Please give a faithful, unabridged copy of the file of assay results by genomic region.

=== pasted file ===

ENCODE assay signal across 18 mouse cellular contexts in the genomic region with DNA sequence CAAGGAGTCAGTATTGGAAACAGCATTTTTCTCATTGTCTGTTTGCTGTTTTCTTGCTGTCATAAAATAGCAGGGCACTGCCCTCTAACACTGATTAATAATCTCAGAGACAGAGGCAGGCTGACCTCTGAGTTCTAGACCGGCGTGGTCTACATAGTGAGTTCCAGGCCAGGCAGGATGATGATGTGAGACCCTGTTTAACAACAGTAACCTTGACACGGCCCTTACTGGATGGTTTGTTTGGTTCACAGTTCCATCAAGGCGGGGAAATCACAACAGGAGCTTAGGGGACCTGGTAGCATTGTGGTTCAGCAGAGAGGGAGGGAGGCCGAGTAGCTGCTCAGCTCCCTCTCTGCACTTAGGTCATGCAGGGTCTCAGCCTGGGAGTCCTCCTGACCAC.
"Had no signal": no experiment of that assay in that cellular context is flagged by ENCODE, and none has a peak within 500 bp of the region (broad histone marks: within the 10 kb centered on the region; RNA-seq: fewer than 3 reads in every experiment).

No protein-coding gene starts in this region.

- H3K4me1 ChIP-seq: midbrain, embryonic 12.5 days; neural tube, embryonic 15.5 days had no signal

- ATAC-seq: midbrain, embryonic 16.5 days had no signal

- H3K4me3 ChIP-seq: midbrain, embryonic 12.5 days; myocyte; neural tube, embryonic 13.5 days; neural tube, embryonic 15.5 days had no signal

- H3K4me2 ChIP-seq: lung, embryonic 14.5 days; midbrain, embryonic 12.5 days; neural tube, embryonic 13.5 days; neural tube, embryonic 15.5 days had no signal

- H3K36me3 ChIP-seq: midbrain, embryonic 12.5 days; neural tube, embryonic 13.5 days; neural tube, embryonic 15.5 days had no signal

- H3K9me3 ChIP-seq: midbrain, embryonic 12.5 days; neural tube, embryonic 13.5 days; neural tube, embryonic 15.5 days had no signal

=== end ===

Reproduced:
ENCODE assay signal across 18 mouse cellular contexts in the genomic region with DNA sequence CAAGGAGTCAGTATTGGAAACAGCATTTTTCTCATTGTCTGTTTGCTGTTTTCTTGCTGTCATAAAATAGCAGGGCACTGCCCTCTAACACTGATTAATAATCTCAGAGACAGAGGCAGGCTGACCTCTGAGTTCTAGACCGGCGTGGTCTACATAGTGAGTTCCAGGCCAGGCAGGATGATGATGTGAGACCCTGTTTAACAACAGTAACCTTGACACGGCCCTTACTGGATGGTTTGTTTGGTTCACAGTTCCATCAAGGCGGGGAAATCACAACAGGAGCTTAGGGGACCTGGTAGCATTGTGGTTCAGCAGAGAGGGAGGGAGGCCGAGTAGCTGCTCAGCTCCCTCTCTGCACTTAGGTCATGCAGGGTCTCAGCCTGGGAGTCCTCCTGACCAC.
"Had no signal": no experiment of that assay in that cellular context is flagged by ENCODE, and none has a peak within 500 bp of the region (broad histone marks: within the 10 kb centered on the region; RNA-seq: fewer than 3 reads in every experiment).

No protein-coding gene starts in this region.

- H3K4me1 ChIP-seq: midbrain, embryonic 12.5 days; neural tube, embryonic 15.5 days had no signal

- ATAC-seq: midbrain, embryonic 16.5 days had no signal

- H3K4me3 ChIP-seq: midbrain, embryonic 12.5 days; myocyte; neural tube, embryonic 13.5 days; neural tube, embryonic 15.5 days had no signal

- H3K4me2 ChIP-seq: lung, embryonic 14.5 days; midbrain, embryonic 12.5 days; neural tube, embryonic 13.5 days; neural tube, embryonic 15.5 days had no signal

- H3K36me3 ChIP-seq: midbrain, embryonic 12.5 days; neural tube, embryonic 13.5 days; neural tube, embryonic 15.5 days had no signal

- H3K9me3 ChIP-seq: midbrain, embryonic 12.5 days; neural tube, embryonic 13.5 days; neural tube, embryonic 15.5 days had no signal